My first sale of the summer was a tremendous success. I made 136% of my two-day goal. I had wonderful conversations with customers and friends. I saw a great many fans excited about their bargain-priced purchases. It was a fun and profitable weekend all around.

My garage sales are always unknown quantities. I don’t know what’s going to be in them until I’m done restocking and I don’t know what will sell any particular weekend.

Some of my biggest sellers were the more expensive (but still very cheap) older comics. As I expected, the Lois Lane issues from the 1960s did very well. Some of those issues, including the infamous “I Am Curious...Black” issue, will still be available this weekend. You’ll also find issues of Marvel’s Collectors Item Classics, just to name one more title. More will be added.

My stuff always does well at these sales. I sold a number of Black Lightning trades along with individual issues of Black Lightning: Cold Dead Hands. Isabella-adjacent books like Gorgo Vs. Konga (with an introduction by me) and Scooby-Doo Team-Up (guest-starring Black Lightning) also sold briskly.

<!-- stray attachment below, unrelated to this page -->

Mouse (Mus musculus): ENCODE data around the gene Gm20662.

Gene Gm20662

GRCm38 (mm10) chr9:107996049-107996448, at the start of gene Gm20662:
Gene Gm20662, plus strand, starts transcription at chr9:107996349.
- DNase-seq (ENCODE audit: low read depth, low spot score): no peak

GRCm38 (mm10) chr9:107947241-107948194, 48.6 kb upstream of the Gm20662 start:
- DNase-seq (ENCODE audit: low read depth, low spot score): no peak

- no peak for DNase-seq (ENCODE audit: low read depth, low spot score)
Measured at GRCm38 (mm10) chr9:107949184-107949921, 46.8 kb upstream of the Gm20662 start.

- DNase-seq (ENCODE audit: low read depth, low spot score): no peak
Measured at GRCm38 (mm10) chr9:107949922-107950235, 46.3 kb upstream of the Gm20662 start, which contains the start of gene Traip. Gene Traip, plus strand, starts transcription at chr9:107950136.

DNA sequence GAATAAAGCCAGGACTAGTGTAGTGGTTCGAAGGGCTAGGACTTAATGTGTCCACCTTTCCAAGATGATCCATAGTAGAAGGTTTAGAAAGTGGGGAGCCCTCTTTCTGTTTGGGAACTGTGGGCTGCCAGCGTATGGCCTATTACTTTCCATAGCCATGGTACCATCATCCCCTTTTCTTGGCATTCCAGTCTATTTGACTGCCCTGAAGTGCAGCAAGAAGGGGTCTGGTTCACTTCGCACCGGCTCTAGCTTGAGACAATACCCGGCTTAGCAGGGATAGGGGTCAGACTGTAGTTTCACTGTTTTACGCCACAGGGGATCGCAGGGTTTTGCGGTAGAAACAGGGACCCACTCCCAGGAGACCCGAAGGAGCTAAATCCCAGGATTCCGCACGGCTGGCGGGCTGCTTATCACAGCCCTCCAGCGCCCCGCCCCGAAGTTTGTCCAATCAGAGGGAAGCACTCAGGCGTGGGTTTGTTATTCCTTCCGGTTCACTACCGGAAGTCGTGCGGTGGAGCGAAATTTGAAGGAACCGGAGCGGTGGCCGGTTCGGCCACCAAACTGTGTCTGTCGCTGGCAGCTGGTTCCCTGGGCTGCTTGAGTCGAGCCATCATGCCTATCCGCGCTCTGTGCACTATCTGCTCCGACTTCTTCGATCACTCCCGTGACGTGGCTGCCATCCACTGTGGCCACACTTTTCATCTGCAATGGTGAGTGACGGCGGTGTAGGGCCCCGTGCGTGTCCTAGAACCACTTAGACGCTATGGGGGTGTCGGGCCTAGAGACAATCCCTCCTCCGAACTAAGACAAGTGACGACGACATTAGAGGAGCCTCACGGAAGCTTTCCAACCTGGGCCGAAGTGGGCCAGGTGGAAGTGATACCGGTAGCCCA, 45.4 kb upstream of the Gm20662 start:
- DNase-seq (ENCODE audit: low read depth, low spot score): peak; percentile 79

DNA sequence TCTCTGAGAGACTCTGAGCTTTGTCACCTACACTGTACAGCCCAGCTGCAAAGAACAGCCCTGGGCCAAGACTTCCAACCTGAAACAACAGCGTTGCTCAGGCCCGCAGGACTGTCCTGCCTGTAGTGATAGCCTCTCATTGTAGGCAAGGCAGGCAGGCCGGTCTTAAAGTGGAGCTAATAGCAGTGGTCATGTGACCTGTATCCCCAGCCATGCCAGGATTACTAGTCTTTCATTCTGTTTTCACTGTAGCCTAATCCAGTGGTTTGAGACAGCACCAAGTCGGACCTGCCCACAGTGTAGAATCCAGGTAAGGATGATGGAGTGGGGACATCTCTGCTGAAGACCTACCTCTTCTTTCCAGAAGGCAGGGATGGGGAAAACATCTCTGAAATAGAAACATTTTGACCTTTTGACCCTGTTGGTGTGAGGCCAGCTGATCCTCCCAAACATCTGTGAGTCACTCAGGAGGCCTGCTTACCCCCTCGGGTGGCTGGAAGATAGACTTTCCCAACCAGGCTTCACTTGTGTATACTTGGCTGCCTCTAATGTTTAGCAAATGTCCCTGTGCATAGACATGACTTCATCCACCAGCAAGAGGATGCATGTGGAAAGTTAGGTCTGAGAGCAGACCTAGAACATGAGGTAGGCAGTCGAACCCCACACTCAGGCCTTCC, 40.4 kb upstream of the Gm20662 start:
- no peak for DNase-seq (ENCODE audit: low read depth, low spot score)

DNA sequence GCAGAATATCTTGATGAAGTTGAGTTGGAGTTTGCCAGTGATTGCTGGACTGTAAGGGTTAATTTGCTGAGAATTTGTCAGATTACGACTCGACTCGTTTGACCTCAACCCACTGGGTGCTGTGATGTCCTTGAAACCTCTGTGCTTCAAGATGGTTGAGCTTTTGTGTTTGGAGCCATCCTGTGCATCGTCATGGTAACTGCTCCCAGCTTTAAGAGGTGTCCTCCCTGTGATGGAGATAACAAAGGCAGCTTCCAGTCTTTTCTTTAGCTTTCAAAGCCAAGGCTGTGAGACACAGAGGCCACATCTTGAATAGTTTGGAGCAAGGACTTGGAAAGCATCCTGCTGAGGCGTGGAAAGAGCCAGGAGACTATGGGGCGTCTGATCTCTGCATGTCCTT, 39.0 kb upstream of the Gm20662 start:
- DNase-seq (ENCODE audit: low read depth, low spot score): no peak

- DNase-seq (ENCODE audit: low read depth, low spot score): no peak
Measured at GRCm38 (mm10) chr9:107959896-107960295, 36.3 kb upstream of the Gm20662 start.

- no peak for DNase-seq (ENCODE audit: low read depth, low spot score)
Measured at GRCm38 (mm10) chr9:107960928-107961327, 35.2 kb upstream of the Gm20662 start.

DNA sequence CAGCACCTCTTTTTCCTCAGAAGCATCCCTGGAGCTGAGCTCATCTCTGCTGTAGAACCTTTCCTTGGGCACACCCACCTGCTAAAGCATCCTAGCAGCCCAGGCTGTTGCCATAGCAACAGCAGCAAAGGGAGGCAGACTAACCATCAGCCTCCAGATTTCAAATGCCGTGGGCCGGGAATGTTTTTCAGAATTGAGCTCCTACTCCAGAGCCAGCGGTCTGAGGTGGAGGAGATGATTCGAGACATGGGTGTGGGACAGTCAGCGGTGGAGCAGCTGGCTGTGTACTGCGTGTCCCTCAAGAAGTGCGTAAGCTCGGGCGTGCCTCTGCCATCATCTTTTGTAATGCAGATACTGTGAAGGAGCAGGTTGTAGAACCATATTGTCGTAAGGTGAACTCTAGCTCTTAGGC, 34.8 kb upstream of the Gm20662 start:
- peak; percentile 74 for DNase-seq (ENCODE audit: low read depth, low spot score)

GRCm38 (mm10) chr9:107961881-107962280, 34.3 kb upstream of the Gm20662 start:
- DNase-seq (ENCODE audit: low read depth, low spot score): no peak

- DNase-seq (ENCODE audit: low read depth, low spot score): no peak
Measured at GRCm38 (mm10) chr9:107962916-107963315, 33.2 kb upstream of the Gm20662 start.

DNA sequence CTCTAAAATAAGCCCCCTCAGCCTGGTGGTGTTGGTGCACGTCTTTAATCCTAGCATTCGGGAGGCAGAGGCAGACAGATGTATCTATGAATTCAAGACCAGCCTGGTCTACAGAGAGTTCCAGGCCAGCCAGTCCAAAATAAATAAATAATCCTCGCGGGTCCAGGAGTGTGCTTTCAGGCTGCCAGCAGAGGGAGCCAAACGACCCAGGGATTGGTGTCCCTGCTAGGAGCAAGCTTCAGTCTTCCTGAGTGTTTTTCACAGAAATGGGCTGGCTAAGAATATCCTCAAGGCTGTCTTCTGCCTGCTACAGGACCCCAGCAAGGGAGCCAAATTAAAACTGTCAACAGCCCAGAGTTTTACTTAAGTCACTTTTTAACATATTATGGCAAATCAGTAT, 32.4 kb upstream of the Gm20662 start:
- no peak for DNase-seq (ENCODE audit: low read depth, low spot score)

Last weekend’s garage sales also saw the debut of the exclusive-to-me Marvel’s Greatest Creators: Tony Isabella #1 variant edition of the first appearance of Misty Knight. Selling at $10, it features a cover showing Misty in action for the first time and is limited to 1000 signed and numbered copies. Copies #101-110 were available at the garage sale; #101 and #106 sold.

If you’d like to order one of these exclusive signed and numbered comics, the cost is $20 for U.S. residents. If you’re ordering from outside the country, I’ll need to adjust the price accordingly. For more details, e-mail me.

I sold out of the Commando digests within the first hour of sales. Commando is a British war comic that covers all the modern-day wars with the occasional foray into the distant past or even the future. I’m several months behind on this weekly title and try to read at least one a day, so you’ll see a few new issues in upcoming garage sales. Don’t expect them to last long.

Hardbacks, trade paperbacks, quarter and dollar comics sold well. I’ve been restocking those all week.

What didn’t sell? Collectible phones, manga and posters. The phones are always unpredictable. I’ve had customers come in and buy almost every one on display. If the phones don’t sell at their already low prices, I drop the prices even more for the next sale.